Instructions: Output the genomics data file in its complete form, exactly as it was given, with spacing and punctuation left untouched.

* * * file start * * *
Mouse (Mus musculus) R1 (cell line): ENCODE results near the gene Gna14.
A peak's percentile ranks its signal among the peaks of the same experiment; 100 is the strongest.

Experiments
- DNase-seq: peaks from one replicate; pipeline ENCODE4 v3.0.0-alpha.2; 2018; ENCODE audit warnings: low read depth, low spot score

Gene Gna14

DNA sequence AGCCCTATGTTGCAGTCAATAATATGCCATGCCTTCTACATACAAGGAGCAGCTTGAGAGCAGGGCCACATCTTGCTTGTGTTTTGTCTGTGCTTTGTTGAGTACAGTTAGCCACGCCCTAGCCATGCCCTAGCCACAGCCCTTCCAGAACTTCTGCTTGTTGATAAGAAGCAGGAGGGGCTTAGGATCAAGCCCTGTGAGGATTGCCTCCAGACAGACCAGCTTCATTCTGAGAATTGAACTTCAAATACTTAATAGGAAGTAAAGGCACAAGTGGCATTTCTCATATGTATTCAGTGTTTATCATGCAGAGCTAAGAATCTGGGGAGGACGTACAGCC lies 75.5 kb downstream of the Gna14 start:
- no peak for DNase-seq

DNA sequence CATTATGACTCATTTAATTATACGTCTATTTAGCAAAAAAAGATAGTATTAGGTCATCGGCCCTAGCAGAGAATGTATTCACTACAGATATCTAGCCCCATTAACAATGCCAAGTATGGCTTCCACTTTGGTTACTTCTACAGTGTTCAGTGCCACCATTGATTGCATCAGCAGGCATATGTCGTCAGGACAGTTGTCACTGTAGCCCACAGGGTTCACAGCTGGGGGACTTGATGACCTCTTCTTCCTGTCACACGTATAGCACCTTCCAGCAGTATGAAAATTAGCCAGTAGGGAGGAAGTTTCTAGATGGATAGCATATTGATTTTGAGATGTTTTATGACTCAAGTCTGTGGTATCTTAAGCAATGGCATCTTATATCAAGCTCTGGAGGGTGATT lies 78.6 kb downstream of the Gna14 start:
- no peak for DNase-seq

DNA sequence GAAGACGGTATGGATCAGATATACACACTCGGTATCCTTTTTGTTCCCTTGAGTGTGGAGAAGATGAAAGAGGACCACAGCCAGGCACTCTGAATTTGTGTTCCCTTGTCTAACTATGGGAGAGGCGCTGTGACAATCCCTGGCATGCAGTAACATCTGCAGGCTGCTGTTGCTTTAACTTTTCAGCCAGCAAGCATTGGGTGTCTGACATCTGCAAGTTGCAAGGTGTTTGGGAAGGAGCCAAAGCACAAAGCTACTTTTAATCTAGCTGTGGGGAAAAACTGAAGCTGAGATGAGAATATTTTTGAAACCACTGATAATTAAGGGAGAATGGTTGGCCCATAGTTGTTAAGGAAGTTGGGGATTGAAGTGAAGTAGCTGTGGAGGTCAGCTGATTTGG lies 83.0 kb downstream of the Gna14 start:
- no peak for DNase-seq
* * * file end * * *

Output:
Mouse (Mus musculus) R1 (cell line): ENCODE results near the gene Gna14.
A peak's percentile ranks its signal among the peaks of the same experiment; 100 is the strongest.

Experiments
- DNase-seq: peaks from one replicate; pipeline ENCODE4 v3.0.0-alpha.2; 2018; ENCODE audit warnings: low read depth, low spot score

Gene Gna14

DNA sequence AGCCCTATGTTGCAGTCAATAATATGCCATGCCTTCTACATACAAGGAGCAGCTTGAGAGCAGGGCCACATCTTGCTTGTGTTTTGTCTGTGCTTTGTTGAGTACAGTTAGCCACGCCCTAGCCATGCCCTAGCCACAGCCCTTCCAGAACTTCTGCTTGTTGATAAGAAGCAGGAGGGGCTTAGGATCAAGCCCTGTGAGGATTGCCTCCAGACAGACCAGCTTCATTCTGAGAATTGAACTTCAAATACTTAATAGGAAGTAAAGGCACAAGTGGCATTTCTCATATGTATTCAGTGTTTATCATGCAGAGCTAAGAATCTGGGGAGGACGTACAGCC lies 75.5 kb downstream of the Gna14 start:
- no peak for DNase-seq

DNA sequence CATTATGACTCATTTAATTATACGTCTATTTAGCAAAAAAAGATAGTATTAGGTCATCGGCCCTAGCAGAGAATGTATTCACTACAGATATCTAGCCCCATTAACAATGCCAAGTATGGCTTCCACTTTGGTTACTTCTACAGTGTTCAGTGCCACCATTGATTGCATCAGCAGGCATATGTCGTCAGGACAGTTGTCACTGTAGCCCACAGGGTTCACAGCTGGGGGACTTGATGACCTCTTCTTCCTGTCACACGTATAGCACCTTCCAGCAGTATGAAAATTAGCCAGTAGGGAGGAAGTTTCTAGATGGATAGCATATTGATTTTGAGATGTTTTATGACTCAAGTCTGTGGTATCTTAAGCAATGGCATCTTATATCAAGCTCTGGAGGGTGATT lies 78.6 kb downstream of the Gna14 start:
- no peak for DNase-seq

DNA sequence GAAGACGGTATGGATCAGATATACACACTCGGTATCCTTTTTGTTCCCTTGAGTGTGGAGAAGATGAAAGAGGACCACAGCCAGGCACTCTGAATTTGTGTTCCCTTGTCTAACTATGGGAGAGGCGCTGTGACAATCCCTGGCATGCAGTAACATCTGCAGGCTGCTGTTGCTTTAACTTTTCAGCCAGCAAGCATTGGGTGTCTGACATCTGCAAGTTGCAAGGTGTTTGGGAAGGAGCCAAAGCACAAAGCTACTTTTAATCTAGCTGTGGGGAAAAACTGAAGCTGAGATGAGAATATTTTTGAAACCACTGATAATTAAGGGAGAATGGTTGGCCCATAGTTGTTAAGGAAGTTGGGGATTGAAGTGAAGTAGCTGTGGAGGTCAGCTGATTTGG lies 83.0 kb downstream of the Gna14 start:
- no peak for DNase-seq